King of trainers unruffled by competition
As revealed by IRW earlier this year, the UK-based retailer will now extend its presence across 11 countries, with the 540sqm store offering a range of global brands including Nike, Adidas, Lacoste, Reebok, Ellesse, The North Face and Puma.
Hilton Seskin, head of JD Australia, said achieving differentiation amid the sporting retail landscape would not be a major hurdle, when asked if the likes of Super Retail Group-owned Rebel and Amart Sports plus RCG’s stable of footwear brands were already crowding the sporting market.
“The reason that JD has been so successful globally, and the reason for entering the Australian market is that there is no real competitor to what we will offer,” Seskin told IRW.
“First of all, the retailers that you have mentioned are either performance or lifestyle – JD is both.
“We access product at the highest tier, cross category, which has never been offered to the Australian consumer before.”
Seskin was bullish about any concern over similarities between JD and Rebel’s brand and store merchandising, pointing towards JD’s focus on providing retail theatre in tandem with its global brand partnerships at Nike and Adidas.
“JD is a global brand and all aspects of the corporate identity are used worldwide,” he said.
“Our positioning and point of difference begins at a product level, it’s the nucleus of the JD international strategy, and this is no different for Australia.”
JD’s store expansion will be “sustainable within the current retail climate” but we can expect to see the UK brand in key catchments in New South Wales, Victoria and Queensland by the end of this year, with JD intending to continue expanding over the “foreseeable future”.
In August 2016, JD Sports acquired majority control of Seskin’s Next Athleisure, which currently has 32 stores trading as Glue Store, as well as Trend Imports, a wholesale distribution business, and the acquisition was with good reason. It’s given the UK-based retailer an inside look at the local landscape, with an integral part of its strategy also including a dedicated localised e-commerce offering that will launch in conjunction with the first store in Melbourne Central.
JD holds nearly 19 per cent of the £7.7 billion industry in the UK behind Sports Direct International which holds 27 per cent. It’s a competitive marketplace that also includes major European based sporting retailers like French retailer Decathlon.
“JD will leverage global brand partnerships that have helped form such a strong consumer offering,” said Seskin.
“We’re working closely with local teams to ensure that the global assortment is available to the Australian consumer as JD is a global business.
Seskin also said JD is “very specific in who we target” and that “you can’t be everything to all people”.
“We focus on our consumer set and communicate very specifically,” he said. “This varies slightly between markets and that will be the same in Australia. That’s why our local team is so important to the success of JD in Australia.”
Commenting on the state of sports retail country in the country and what the opportunities were, Seskin said there is no-one currently in the market offering both performance and lifestyle apparel across men’s, women’s and children’s categories the way that JD plans.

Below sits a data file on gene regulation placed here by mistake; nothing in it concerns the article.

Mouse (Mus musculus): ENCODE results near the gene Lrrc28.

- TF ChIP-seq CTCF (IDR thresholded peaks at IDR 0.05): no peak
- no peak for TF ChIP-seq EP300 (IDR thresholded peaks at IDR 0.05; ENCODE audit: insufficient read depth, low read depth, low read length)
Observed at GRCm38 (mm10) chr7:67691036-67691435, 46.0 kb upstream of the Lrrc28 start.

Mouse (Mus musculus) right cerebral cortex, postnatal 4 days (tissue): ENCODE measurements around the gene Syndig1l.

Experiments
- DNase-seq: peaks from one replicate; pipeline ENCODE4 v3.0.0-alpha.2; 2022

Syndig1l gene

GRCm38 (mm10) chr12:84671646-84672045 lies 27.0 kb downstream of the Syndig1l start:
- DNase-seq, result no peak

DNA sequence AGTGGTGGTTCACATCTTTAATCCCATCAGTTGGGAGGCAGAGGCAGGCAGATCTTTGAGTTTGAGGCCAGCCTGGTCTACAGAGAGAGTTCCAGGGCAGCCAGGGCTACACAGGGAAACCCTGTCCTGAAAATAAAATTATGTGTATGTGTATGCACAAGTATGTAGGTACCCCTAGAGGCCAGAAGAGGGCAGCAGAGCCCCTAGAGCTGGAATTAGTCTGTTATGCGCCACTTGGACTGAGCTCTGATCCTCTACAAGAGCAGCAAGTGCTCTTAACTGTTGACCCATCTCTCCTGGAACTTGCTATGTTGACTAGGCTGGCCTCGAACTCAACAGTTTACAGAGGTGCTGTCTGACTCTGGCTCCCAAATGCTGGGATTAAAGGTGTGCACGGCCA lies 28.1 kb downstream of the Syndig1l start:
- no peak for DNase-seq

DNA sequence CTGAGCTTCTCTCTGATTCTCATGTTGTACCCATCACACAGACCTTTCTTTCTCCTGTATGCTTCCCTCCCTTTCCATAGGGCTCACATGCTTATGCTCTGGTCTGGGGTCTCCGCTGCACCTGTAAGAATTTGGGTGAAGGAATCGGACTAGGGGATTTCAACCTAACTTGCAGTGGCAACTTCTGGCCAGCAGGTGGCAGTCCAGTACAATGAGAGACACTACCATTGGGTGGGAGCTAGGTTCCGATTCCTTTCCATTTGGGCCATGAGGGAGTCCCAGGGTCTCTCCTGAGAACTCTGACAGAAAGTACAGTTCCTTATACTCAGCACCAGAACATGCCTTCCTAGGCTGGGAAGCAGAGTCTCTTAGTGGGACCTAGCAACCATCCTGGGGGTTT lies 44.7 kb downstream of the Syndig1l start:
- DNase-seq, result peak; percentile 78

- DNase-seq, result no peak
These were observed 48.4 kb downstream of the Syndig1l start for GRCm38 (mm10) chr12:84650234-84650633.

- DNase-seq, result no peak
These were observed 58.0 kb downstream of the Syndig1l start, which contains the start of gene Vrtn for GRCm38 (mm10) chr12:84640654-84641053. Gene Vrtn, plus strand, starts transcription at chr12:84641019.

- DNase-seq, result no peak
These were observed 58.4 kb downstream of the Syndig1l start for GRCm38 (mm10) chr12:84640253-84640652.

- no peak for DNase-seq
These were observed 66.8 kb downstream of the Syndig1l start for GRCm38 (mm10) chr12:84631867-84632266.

“The opportunity is offering the consumer a one-stop shop to purchase a range of products in a highly immersive retail environment.
“We operate a seamless multi-channel customer journey through multiple digital executions throughout our stores and online and have the ability to create exclusive product ranges across footwear and apparel specifically for the JD consumer.”
Dubbed the ‘Undisputed King of Trainers’ back in the UK, JD has used the launch of limited edition styles, global launches and JD exclusives from major brand relationships to make inroads into the UK sports market.
The time is now
According to Bettina Kurnik, senior research analyst at Euromonitor, the Australian sportswear market is ready for a new entrant, and local consumers will certainly welcome more intensified competition within the category. However, it remains to be seen whether JD will offer enough in terms of range differentiation to compete with the long-term market leader, Rebel Sport.
“It depends largely on the brands on offer, as loyalty to local brands is strong in Australia,” she told IRW.
“This is particularly apparent within athleisure, and Australia is generally considered a frontrunner in the development of the category. Brands such as Lorna Jane, 2XU and The Upside position themselves as active lifestyle brands, rather than just activewear companies, and have seen a successful uptake as a result.”
According to Euromonitor data, sports-inspired apparel represents almost 40 per cent of the market for sportswear in Australia, and the category is experiencing the strongest growth over the past five years, at an average annual rate of five per cent.
“With competition within sportswear coming from discount department stores, apparel specialist retailers and online, there is a major market opportunity for sports goods stores that combine both apparel and equipment in Australia, particularly those with a strong private label offering,” said Kurnik.
“However, it’s not a given, particularly if the company’s primary markets are international and it doesn’t specifically cater its range for an Australian audience in terms of seasonality and sporting preferences.”
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